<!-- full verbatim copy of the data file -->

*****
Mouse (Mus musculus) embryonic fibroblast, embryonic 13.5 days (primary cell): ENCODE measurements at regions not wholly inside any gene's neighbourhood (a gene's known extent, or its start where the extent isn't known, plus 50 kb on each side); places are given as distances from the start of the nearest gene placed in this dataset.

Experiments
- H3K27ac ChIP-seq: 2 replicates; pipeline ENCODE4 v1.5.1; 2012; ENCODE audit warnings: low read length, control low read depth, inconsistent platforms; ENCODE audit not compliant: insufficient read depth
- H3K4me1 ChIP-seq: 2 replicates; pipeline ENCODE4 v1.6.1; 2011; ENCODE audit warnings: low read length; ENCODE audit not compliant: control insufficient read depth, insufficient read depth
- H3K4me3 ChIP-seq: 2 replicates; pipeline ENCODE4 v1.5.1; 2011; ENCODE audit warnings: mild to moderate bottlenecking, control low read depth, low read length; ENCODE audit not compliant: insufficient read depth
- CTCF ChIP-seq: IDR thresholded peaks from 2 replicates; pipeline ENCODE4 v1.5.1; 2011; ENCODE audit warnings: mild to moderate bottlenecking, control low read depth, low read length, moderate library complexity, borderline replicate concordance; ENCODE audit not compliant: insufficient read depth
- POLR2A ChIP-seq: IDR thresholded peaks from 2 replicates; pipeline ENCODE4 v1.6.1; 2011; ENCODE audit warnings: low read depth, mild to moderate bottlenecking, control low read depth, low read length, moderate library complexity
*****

Mouse (Mus musculus) embryonic fibroblast, embryonic 13.5 days (primary cell): ENCODE measurements at regions not wholly inside any gene's neighbourhood (a gene's known extent, or its start where the extent isn't known, plus 50 kb on each side); places are given as distances from the start of the nearest gene placed in this dataset.

Experiments
- H3K27ac ChIP-seq: 2 replicates; pipeline ENCODE4 v1.5.1; 2012; ENCODE audit warnings: low read length, control low read depth, inconsistent platforms; ENCODE audit not compliant: insufficient read depth
- H3K4me1 ChIP-seq: 2 replicates; pipeline ENCODE4 v1.6.1; 2011; ENCODE audit warnings: low read length; ENCODE audit not compliant: control insufficient read depth, insufficient read depth
- H3K4me3 ChIP-seq: 2 replicates; pipeline ENCODE4 v1.5.1; 2011; ENCODE audit warnings: mild to moderate bottlenecking, control low read depth, low read length; ENCODE audit not compliant: insufficient read depth
- CTCF ChIP-seq: IDR thresholded peaks from 2 replicates; pipeline ENCODE4 v1.5.1; 2011; ENCODE audit warnings: mild to moderate bottlenecking, control low read depth, low read length, moderate library complexity, borderline replicate concordance; ENCODE audit not compliant: insufficient read depth
- POLR2A ChIP-seq: IDR thresholded peaks from 2 replicates; pipeline ENCODE4 v1.6.1; 2011; ENCODE audit warnings: low read depth, mild to moderate bottlenecking, control low read depth, low read length, moderate library complexity